- To/from Kolari, Kittilä, Levi: E10, 392, 403 etc through Pajala
- To/from Inari, Utjoki or Kirkenes (Norway): E75 through Ivalo
- Alternatively through Kolari and route 955, which is 70 km shorter and slightly faster, but the road is of less good quality, more adventurous.
Distances in Finnish Lapland are great and train service extends only to Kemijärvi (a little north-east of Rovaniemi) and Kolari, so the independent traveller will thus have to rely on slightly cheaper but infrequent buses to get around. Hitchhiking is also possible, but can only be recommended during the brief summer season; traffic is sparse even on the main roads. On the other hand the likeliness of getting a lift is quite high once a car passes.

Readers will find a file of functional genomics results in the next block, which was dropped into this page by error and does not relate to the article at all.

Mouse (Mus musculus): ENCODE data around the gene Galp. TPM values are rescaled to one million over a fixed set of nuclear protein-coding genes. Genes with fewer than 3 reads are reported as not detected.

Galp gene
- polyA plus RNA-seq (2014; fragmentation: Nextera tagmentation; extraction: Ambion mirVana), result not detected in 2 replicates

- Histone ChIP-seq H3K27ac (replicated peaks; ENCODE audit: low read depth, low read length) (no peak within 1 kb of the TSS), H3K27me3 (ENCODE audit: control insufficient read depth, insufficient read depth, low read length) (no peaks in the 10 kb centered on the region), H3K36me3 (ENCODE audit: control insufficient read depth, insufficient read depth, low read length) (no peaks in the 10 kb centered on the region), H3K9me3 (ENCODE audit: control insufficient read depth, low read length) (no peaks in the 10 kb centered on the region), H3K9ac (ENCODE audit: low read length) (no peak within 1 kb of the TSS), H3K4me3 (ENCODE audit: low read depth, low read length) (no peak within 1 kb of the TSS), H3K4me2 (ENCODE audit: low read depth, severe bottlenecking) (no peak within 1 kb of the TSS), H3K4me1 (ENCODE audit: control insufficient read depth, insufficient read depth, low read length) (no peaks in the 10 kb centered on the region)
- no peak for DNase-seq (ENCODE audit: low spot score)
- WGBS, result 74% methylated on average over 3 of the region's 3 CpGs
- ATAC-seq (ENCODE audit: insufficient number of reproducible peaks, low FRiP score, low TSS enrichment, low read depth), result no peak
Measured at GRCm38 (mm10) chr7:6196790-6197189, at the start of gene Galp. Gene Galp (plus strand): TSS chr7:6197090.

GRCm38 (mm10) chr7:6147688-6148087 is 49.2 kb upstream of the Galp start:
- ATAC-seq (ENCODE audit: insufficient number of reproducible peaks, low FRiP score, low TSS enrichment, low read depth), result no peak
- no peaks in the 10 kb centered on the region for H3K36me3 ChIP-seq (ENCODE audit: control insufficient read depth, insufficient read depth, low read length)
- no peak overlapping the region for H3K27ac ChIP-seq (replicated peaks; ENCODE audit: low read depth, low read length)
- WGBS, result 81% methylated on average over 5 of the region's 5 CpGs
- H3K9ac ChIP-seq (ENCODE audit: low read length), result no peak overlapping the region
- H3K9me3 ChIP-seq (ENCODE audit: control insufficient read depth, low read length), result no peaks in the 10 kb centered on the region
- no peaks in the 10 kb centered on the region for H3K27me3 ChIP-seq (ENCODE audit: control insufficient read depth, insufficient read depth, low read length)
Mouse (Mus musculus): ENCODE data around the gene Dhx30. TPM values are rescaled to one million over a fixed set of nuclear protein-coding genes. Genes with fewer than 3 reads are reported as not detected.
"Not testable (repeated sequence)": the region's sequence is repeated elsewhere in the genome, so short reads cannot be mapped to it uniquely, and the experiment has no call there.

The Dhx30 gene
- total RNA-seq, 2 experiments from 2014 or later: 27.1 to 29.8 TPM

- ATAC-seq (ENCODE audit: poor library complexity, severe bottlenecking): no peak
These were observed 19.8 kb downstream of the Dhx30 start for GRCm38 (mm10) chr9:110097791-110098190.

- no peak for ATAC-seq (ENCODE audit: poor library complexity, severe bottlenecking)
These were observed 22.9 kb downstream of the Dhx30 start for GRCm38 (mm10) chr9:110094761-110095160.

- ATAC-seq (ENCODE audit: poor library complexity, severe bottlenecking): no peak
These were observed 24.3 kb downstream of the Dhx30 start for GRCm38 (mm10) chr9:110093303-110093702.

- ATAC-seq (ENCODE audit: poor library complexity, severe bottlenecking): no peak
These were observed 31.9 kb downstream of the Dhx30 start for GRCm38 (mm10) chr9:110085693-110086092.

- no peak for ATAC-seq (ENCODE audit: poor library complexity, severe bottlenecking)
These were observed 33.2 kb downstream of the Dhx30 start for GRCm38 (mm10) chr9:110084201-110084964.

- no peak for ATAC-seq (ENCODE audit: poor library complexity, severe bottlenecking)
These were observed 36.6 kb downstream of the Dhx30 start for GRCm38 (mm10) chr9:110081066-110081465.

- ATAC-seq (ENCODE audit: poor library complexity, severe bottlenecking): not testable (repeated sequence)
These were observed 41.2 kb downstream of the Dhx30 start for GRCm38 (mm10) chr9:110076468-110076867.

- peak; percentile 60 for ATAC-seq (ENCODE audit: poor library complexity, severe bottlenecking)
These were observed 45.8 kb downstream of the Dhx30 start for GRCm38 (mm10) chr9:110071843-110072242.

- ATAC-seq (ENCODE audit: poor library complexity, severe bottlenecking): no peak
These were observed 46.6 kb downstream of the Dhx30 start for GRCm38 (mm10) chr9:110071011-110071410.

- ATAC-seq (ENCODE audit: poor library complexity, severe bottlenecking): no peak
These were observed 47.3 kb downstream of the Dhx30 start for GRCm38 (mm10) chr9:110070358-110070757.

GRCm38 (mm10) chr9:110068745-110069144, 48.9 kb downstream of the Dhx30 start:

Long distance buses cover practically all of even the smallest places, often with sparse schedules. They are the cheapest and slowest means of transportation. Although there are bus stops of course, they can also be stopped by hand sign when you happen to meet one as a hiker on a lonely countryside road. Express buses usually turn into normal ones north of Rovaniemi. For some stretches you should look for school buses, postal carriers or shuttle taxis.
Train services are limited in Lapland. Travelling by train is possible from Kemi to Rovaniemi, Kemijärvi and Kolari.